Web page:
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Home Rulings MCDONALD SA / MCDONALD'S GRAND BIG MAC / JEANETTE OOSTERHUIS / 2018-7885F

MCDONALD SA / MCDONALD'S GRAND BIG MAC / JEANETTE OOSTERHUIS / 2018-7885F

Ms Oosterhuis lodged a consumer complaint against the Respondent’s advertising appearing on Facebook promoting the Mcdonald's Extra Large Grand Big Mac.

The Post states "Looks like we’re getting closer to the launch of #BigMacYourWay with delivery! Order an Extra Large Grand Big Mac meal for a limited edition surprise gift! Hurry, it’s only valid between 10:30am and 12:30pm, while stocks last.
T&Cs apply. Download the app now: http//bit.ly/McDeliveryDay2019f”

COMPLAINT

The Complainant submitted that McDonald’s is advertising that when you order an Extra Large Grand Big Mac meal you will receive a limited edition surprise gift. She argued that all the visuals give clue that it might be a pair of socks etc. but when she purchased the offer she was given a voucher. She argued that the advertising is misleading to consumers.

RELEVANT CLAUSE OF THE CODE OF ADVERTISING PRACTICE

In light of the complaint the Directorate considered Clause 4.2.1 of Section II as relevant.

RESPONSE

The Respondent submitted that the advertising in question was a one-day promotion run by McDonald's on 7 June 2018. In terms of the promotion mechanic, any customer that ordered a Grand Big Mac on 7 June 2018 and elected to have the product delivered to them by McDelivery or Uber Eats received a complimentary gift of either a pin badge; a pair of socks; or a key ring.

The Respondent explained that in terms of its investigation in regards to the purchase by Ms Oosterhuis revealed that the cashier processing the order entered the wrong promotional code on the point of sale equipment thereby generating the reward (i.e. a voucher) for a promotion different to the McDelivery/Uber Eats promotion. It therefore submitted that this complaint resulted from a service level error caused by a staff member’s failure to use the correct point of sale promotional key.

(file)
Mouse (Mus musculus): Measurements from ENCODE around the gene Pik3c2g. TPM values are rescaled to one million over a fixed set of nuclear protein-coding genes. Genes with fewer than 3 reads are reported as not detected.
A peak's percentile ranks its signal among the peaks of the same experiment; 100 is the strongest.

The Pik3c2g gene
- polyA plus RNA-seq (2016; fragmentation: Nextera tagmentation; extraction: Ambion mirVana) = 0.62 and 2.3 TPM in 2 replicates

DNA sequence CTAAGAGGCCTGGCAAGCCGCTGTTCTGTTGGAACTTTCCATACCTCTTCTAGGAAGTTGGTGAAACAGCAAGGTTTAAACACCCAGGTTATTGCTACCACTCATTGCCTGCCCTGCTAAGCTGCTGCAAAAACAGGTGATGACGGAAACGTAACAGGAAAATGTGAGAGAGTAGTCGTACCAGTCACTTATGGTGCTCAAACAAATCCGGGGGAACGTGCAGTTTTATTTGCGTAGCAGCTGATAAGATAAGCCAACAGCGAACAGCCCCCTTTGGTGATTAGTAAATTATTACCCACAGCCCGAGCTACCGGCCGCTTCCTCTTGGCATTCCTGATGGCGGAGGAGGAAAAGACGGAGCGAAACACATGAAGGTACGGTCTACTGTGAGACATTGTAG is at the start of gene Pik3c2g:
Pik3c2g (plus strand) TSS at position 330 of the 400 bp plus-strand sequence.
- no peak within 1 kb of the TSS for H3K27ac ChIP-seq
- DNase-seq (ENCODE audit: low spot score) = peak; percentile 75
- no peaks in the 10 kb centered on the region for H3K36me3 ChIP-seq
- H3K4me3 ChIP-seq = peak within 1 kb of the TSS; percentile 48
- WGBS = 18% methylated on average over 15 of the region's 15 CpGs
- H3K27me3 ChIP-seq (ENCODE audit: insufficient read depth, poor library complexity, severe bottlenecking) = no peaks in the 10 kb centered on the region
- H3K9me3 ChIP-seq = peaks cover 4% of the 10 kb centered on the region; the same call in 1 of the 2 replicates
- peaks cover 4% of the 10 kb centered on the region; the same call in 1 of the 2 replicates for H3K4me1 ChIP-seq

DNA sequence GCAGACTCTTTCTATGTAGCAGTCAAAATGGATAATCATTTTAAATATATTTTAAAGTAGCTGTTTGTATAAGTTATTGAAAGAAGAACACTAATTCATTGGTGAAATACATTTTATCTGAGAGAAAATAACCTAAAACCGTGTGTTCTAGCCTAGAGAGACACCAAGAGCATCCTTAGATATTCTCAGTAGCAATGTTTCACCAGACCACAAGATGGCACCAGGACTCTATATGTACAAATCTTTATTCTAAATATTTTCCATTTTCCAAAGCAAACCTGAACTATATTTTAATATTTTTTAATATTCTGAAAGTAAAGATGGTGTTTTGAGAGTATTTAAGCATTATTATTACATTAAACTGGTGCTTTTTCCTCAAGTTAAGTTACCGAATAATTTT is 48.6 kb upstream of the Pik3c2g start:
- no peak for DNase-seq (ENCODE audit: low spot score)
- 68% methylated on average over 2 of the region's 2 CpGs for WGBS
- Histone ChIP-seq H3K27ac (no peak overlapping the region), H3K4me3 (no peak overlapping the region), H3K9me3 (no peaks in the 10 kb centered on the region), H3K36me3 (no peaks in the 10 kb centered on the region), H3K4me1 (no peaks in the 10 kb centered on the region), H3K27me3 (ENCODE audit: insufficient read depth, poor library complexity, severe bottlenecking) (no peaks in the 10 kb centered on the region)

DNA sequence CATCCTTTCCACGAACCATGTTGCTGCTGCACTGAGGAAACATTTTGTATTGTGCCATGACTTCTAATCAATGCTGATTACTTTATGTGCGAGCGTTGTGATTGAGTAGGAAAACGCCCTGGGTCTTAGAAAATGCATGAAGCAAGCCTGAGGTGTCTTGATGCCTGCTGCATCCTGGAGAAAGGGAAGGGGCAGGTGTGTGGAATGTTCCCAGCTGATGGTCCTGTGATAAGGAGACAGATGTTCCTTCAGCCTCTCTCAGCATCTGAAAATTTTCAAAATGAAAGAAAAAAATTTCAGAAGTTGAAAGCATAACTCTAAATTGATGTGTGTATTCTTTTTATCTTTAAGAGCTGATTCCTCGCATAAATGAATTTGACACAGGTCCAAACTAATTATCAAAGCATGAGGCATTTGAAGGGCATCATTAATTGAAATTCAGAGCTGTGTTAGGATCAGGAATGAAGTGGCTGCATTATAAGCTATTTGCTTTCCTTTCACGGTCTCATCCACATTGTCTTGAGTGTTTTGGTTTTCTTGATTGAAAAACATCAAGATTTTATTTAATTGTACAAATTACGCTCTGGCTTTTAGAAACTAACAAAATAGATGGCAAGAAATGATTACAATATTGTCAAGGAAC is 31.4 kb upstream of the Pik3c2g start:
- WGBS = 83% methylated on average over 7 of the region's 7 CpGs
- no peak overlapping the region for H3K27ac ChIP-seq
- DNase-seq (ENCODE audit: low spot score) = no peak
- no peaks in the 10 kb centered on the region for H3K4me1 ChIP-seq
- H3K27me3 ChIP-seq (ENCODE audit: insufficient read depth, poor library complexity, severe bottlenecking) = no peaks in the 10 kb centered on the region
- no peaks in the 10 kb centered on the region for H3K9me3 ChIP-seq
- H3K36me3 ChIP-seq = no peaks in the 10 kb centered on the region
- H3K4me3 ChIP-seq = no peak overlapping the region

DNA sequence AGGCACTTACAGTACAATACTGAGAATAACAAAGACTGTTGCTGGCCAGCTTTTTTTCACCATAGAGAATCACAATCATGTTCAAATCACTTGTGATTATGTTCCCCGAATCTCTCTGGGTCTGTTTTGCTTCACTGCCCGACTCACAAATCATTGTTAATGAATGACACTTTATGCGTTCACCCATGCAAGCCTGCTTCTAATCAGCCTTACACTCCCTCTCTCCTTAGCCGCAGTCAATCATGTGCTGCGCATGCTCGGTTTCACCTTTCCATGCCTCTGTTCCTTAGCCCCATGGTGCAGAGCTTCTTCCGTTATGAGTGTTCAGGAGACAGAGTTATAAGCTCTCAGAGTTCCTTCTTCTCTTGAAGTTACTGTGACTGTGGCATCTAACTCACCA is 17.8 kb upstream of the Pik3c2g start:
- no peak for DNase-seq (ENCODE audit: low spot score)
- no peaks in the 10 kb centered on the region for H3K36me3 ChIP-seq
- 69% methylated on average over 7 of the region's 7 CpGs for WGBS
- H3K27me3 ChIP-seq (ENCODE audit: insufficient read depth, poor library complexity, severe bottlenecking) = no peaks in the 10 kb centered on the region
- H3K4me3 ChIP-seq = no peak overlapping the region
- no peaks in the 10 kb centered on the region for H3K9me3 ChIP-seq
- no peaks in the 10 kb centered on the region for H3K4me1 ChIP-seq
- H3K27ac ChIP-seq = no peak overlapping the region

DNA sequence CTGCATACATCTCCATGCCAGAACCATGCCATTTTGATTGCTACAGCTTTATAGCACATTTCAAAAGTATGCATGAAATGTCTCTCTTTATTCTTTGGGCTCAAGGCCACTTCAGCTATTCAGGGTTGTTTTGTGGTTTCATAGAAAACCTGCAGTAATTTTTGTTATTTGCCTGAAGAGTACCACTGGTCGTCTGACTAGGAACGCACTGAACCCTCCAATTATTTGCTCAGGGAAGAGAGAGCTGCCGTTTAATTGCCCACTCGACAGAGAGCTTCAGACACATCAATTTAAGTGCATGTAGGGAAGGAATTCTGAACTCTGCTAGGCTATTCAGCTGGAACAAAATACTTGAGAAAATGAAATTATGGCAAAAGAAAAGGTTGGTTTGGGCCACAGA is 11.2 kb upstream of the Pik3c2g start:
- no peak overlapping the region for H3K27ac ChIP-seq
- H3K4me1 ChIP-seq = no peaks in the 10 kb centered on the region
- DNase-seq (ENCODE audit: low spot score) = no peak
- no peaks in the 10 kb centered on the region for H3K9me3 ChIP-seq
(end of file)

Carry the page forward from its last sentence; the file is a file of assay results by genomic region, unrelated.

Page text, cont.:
The Respondent further submitted that in terms of T&Cs, McDonald's is entitled to substitute a gift with an appropriate replacement of equal or greater value.

ASA DIRECTORATE RULING

The ASA Directorate considered all the relevant documentation submitted by the respective parties.

Clause 4.2.1 of Section II of the Code states, "Advertisements should not contain any statement or visual presentation which, directly or by implication, omission, ambiguity, inaccuracy, exaggerated claim or otherwise, is likely to mislead the consumer”.

From the submissions at hand, it would appear that the complainant should automatically have received the surprise gift as advertised, which could either be a pin badge, a pair of socks or a key ring. The respondent has explained that this issue arose because the cashier used an incorrect promotional code when processing the order. The Respondent has submitted that this was an isolated incident.

In addition, and in an effort to compensate the complainant for her inconvenience, it also tendered to deliver to her of a pair of the promotional socks.

From this, it would appear that the advertising was not misleading and did not create ambiguity in terms of the promotional gift, as the advertised gifts were available. 

As such, the advertisement does not appear to have contravened Clause 4.2.1 or Clause 19.3 of Section II of the Code.

The complaint is dismissed.

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